Morton, A., R. Routledge, C. Peet, and A. Ladwig. 2004. Sea lice (Lepeophtheirus salmonis) infection rates on juvenile pink (Oncorhynchus gorbuscha) and chum (Oncorhynchus keta) salmon in the nearshore marine environment of British Columbia, Canada. Canadian Journal of Fisheries and Aquatic Sciences 61(2):147-157.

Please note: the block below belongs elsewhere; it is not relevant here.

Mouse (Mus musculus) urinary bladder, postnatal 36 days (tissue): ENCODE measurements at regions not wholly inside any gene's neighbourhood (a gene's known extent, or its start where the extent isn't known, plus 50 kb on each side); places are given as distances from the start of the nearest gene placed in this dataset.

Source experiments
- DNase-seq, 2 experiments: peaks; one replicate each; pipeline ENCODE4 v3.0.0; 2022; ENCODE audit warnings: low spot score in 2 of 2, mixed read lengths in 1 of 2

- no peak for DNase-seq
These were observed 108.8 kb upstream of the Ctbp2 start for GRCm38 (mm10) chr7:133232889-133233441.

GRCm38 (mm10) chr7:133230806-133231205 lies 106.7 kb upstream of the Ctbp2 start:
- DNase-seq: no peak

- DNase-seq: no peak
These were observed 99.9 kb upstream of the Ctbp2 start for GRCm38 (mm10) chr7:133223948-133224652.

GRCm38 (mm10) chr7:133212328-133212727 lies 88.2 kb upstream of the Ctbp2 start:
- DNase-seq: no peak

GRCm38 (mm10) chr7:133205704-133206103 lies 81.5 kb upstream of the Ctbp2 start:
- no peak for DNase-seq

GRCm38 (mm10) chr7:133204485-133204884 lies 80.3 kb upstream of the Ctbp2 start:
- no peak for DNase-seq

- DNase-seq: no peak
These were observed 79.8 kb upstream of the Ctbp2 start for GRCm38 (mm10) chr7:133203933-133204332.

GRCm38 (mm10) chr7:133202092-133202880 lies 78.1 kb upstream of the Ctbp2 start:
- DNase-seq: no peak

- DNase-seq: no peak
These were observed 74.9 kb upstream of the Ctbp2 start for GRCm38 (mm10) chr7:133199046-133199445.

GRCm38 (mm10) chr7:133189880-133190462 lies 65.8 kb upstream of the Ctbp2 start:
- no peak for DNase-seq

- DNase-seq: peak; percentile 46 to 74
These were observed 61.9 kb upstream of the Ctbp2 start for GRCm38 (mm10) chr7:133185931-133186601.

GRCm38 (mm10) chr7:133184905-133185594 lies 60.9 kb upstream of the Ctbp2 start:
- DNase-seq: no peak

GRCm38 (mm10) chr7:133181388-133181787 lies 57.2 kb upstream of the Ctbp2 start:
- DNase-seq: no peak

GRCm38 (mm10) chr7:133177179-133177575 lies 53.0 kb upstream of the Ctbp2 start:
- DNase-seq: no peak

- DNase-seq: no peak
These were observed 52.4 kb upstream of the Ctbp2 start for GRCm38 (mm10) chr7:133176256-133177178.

This study compared sea lice (Lepeophtheirus salmonis) infestation rates on juvenile pink (Oncorhynchus gorbuscha) and chum (Oncorhynchus keta) salmon in five nearshore areas of the British Columbia coast selected on the basis of proximity to salmon farms. A 10-week study in the Broughton Archipelago found sea lice were 8.8 times more abundant on wild fish near farms holding adult salmon and 5.0 times more abundant on wild fish near farms holding smolts than in areas distant from salmon farms. We found that 90% of juvenile pink and chum salmon sampled near salmon farms in the Broughton Archipelago were infected with more than 1.6 lice·(g host mass)-1, a proposed lethal limit when the lice reach mobile stages. Sea lice abundance was near zero in all areas without salmon farms. Salinity and temperature differences could not account for the higher infestation rates near the fish farms. The most immature life stages dominated the lice population throughout the study, suggesting the source of lice was a stationary, local salmonid population. No such wild population could be identified. The evidence from this control-impact study points to a relationship between salmon farms and sea lice on adjacent, wild, juvenile salmon.